AOH :: HP Unsorted A :: TB11988.HTM

AS3 socket handling design flaw allows port probing



Design flaw in AS3 socket handling allows port probing
Design flaw in AS3 socket handling allows port probing



Design flaw in AS3 socket handling allows port probing

# Summary
Due to a design flaw in ActionScript 3 socket handling, compiled  
Flash movies are able to scan for open TCP ports on any host  
reachable from the host running the SWF, bypassing the Flash Player  
Security Sandbox Model and without the need to rebind DNS.

# Technical background
In AS3 Adobe introduced a new socket-related event called  
SecurityErrorEvent. This event is always thrown when a Flash Player  
tries to connect to a socket that it is not allowed to connect to by  
policy.

The problem with the SecurityErrorEvent is that it's thrown  
immediately when a Flash Player tries to connect to a closed TCP  
port. If a service is listening on that port the Flash Player writes  
the string "" and waits for response from the  
service. Nearly no TCP-service will respond to this request.

We can assume the following: When trying to connect to a socket that  
the SWF is not allowed to and it doesn't get a SecurityErrorEvent  
within 2 seconds the port is most likely open.

A new Flash player instance is used for every probed port because the  
Flash Player sends only one policy-file request per player per host  
per port.

# Tested platforms
Works on:
     * Windows XP SP2: Internet Explorer 6 / Flash Player 9.0.47.0
     * Windows XP SP2: Firefox 2.0.0.5 / Flash Player 9.0.47.0
     * Windows XP SP2: IE 7.0.5730.11 Flash Player 9.0.47.0
     * Ubuntu Edgy: Firefox 2.0.0.5 / Flash Player 9.0.47.0
     * Mac OSX 10.4.10: Safari 2.0.4 / Flash Player 9.0.47.0
     * Mac OSX 10.4.10: Safari 3.0.2 / Flash Player 9.0.47.0
     * Mac OSX 10.4.10: Firefox 2.0.0.6 / Flash Player 9.0.47.0
     * Solaris 10 i86: Firefox 2.0.0.3 / Flash Player 9.0.47.0
Doesn't work as expected on:
     * Mac OSX 10.4.10: Opera 9.22 / Flash Player 9.0.47.0

# Known limitations
     * The Scanner does not work on services that close the TCP-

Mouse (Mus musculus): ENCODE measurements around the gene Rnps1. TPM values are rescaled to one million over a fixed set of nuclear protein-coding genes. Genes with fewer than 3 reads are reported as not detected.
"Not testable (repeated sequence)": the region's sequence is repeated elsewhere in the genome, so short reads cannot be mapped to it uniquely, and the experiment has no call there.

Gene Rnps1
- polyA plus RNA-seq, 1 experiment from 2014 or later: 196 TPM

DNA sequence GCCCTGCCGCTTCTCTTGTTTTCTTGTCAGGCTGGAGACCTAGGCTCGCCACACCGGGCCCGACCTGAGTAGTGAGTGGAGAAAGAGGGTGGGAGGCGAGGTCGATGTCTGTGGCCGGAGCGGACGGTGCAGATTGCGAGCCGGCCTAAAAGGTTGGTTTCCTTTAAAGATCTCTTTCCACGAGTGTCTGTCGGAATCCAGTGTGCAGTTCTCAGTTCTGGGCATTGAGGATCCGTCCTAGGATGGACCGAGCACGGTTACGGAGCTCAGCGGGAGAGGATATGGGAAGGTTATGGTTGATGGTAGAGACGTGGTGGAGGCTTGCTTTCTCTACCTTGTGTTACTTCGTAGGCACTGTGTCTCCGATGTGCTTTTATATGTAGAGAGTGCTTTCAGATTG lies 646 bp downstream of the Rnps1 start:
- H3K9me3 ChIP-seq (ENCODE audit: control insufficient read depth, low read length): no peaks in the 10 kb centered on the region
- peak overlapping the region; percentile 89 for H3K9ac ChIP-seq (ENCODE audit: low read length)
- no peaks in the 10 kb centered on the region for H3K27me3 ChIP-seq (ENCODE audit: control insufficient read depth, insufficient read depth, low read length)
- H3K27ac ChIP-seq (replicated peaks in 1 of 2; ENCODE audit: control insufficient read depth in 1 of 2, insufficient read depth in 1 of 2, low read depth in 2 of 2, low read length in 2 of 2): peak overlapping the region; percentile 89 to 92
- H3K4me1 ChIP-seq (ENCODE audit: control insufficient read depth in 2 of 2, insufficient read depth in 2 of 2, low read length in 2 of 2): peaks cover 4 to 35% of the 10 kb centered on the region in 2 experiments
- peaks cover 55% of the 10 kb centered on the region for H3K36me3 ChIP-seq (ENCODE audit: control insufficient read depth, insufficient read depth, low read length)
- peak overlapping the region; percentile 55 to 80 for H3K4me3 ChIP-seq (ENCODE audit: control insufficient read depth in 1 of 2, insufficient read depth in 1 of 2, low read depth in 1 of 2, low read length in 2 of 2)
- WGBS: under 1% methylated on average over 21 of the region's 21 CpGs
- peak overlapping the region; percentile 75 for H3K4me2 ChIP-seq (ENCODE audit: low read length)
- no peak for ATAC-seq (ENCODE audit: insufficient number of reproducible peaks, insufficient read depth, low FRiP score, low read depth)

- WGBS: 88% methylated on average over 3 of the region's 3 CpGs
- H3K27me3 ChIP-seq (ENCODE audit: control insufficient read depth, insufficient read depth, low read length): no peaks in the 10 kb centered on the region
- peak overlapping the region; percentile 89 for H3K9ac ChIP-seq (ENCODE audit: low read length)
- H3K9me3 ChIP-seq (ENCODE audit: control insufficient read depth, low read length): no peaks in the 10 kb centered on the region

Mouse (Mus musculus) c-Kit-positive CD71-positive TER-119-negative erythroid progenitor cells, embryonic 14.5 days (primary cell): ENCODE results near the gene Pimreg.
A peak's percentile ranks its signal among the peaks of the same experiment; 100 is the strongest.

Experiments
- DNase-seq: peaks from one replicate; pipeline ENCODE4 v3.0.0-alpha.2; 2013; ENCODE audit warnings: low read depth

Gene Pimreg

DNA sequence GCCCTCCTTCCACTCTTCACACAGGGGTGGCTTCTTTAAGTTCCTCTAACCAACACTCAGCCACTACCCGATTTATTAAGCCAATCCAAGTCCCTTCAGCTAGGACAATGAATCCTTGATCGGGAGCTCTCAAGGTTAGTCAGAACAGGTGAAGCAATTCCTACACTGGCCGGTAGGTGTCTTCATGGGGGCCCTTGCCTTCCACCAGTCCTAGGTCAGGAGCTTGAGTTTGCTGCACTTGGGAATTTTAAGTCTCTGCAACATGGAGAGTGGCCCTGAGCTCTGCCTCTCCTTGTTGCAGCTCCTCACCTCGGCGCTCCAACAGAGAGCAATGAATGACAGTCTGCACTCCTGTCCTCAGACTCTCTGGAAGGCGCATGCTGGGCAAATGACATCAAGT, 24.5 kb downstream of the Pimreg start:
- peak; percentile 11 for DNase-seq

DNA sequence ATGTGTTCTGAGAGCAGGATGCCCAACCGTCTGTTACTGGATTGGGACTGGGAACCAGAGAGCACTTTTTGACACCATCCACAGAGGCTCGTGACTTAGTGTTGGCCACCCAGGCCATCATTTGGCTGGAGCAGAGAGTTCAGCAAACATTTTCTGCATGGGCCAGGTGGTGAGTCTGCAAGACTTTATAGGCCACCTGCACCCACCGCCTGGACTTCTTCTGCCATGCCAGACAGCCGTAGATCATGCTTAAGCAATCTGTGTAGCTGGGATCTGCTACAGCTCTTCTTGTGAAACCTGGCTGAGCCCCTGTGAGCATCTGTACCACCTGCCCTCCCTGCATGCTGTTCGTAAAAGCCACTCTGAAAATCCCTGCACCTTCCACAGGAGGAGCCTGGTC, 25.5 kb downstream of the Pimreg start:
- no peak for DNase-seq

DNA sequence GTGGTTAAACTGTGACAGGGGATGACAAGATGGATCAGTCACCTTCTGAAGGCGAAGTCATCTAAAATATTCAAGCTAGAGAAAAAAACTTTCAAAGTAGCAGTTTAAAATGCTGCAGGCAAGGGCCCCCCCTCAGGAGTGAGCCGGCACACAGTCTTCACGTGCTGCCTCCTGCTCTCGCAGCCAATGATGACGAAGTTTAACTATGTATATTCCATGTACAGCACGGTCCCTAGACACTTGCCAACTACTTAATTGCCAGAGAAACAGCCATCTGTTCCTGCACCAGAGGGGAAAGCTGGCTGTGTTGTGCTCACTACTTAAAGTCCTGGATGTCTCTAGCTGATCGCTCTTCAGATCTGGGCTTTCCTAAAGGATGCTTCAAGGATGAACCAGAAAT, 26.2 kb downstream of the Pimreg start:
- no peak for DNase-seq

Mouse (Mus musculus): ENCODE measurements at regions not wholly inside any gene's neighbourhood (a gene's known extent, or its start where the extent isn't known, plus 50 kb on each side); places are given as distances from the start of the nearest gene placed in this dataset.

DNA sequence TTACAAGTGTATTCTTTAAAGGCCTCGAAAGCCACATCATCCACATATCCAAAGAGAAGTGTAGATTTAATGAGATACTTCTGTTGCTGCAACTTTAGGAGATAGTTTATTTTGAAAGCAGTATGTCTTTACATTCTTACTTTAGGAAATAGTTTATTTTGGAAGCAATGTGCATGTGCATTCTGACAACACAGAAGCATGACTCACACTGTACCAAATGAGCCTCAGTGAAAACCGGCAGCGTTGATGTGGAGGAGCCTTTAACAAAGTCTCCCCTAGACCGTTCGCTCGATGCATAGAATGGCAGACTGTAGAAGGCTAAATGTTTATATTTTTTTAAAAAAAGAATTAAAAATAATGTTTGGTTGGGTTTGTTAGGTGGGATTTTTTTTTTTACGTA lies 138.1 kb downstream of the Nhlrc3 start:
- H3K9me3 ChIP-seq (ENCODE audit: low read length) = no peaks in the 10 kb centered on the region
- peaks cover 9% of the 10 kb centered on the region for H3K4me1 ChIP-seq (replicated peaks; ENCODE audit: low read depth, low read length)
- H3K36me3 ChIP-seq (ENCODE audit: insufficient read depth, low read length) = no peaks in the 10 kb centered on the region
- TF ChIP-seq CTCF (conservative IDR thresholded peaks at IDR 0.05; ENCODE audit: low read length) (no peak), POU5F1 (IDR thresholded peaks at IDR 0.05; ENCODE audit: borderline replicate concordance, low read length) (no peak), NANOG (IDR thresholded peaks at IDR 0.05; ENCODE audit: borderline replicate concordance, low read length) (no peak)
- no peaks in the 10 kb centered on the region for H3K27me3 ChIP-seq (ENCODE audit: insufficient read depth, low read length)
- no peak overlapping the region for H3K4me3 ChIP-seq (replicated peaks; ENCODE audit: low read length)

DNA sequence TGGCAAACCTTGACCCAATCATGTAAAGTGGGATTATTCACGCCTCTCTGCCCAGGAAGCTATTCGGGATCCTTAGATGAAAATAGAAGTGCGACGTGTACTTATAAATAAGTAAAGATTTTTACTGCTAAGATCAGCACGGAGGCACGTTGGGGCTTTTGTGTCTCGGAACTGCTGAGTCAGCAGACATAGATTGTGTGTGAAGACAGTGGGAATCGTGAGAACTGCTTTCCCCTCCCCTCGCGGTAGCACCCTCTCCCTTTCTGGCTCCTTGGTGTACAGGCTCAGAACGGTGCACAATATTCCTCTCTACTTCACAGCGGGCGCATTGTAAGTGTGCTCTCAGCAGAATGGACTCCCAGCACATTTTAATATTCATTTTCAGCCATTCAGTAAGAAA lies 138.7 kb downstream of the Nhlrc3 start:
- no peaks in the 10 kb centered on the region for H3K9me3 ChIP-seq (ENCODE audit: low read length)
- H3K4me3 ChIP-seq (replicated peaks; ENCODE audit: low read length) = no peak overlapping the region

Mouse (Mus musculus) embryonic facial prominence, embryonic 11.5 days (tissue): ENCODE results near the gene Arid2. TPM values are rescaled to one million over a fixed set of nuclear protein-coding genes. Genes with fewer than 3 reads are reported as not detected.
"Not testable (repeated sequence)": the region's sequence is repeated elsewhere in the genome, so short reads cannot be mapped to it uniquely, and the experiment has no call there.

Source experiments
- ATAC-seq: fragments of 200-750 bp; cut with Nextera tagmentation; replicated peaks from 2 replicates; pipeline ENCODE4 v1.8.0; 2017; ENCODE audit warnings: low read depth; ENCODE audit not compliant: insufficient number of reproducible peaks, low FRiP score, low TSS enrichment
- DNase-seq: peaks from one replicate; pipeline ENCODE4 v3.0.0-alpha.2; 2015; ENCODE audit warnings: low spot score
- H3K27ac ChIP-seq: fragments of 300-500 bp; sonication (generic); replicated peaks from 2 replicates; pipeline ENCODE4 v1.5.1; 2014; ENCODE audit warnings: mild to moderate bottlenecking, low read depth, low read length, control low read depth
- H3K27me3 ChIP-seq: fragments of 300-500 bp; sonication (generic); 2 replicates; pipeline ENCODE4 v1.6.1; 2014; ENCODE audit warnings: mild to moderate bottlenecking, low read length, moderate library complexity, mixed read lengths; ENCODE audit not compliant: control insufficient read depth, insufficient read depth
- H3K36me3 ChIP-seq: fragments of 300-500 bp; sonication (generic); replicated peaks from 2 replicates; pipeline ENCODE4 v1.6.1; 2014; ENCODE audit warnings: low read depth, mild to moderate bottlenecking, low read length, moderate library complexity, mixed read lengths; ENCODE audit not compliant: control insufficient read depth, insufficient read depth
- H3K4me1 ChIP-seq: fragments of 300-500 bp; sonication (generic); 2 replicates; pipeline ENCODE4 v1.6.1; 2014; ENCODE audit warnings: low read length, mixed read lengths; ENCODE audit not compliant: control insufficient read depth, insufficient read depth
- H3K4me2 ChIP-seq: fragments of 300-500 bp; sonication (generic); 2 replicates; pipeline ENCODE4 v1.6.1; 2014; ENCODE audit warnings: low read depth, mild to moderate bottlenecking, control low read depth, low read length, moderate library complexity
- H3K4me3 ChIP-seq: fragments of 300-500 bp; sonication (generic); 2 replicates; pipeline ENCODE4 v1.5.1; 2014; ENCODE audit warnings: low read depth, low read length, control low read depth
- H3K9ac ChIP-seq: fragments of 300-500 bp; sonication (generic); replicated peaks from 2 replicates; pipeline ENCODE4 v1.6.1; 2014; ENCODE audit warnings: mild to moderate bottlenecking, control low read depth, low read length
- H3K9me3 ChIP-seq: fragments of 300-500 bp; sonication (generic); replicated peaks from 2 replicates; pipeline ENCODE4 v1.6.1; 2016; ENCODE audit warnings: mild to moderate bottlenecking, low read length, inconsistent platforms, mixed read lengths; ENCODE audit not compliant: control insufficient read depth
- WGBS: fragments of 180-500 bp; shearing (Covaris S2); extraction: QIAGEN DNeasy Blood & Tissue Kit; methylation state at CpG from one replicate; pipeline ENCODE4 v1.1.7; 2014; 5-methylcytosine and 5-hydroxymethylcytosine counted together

Connection immediately after they receive Bytes that they don`t  
"understand". The port is reported as closed because the  
SecurityErrorEvent is thrown when the TCP-Connection is closed.
     * The Scanner does not always work as expected when scanning  
hosts located in the internet (e.g. google.com). This maybe happens  
due to stateful inspection firewalls that close the connections or  
long TCP-response times.

# Disclosure Timeline
     * 2007/07/23: Problem discovery
     * 2007/07/24: PoC available
     * 2007/07/25: Vendor notification
     * 2007/08/09: Public demonstration at CCCamp

# Possible Fixes
Flash-Player Side (Adobe)
     * TOTALLY REMOVE the SecurityErrorEvent (it`s useless, it`s just  
harder to find errors with socketservers without the event)
     * Remove the SecurityErrorEvent in the Release-Players and keep  
it in the debug players
     * Make the SecurityErrorEvent behave EXACTLY the same for opened  
an closed ports
User Side
     * Disable Flash
     * Only allow Flash from trusted sites
     * Downgrade Player to Version 8

# Links
* Flex 2 Socket: http://livedocs.adobe.com/flex/2/langref/flash/ 
net/Socket.html
* Flex 2 SecurityErrorEvent: http://livedocs.adobe.com/flex/2/ 
langref/flash/events/SecurityErrorEvent.html
* Flash Player 9 Security white paper: http://www.adobe.com/go/ 
fp9_0_security
* Settings Manager: http://www.macromedia.com/support/ 
documentation/en/flashplayer/help/settings_manager06.html

# Live PoC scanner
* http://scan.flashsec.org/ 

# Source Code
* http://scan.flashsec.org/classes/Main.as (compile using Adobes 
Flex2 SDK)

# Credits
* David Neu david.neu@gmail.com Problem-Discovery and PoC 
* fukami, SektionEins, http://sektioneins.de/ 




The entire AOH site is optimized to look best in Firefox® 3 on a widescreen monitor (1440x900 or better).
Site design & layout copyright © 1986-2014 AOH
We do not send spam. If you have received spam bearing an artofhacking.com email address, please forward it with full headers to abuse@artofhacking.com.